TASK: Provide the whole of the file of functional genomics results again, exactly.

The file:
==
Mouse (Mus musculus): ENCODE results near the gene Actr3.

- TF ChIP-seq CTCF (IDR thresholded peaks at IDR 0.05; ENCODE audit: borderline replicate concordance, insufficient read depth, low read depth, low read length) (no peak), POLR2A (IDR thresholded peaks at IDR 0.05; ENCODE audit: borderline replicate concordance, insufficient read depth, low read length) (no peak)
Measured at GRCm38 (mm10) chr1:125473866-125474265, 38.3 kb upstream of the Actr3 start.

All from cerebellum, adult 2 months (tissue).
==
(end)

Mouse (Mus musculus): ENCODE results near the gene Actr3.

- TF ChIP-seq CTCF (IDR thresholded peaks at IDR 0.05; ENCODE audit: borderline replicate concordance, insufficient read depth, low read depth, low read length) (no peak), POLR2A (IDR thresholded peaks at IDR 0.05; ENCODE audit: borderline replicate concordance, insufficient read depth, low read length) (no peak)
Measured at GRCm38 (mm10) chr1:125473866-125474265, 38.3 kb upstream of the Actr3 start.

All from cerebellum, adult 2 months (tissue).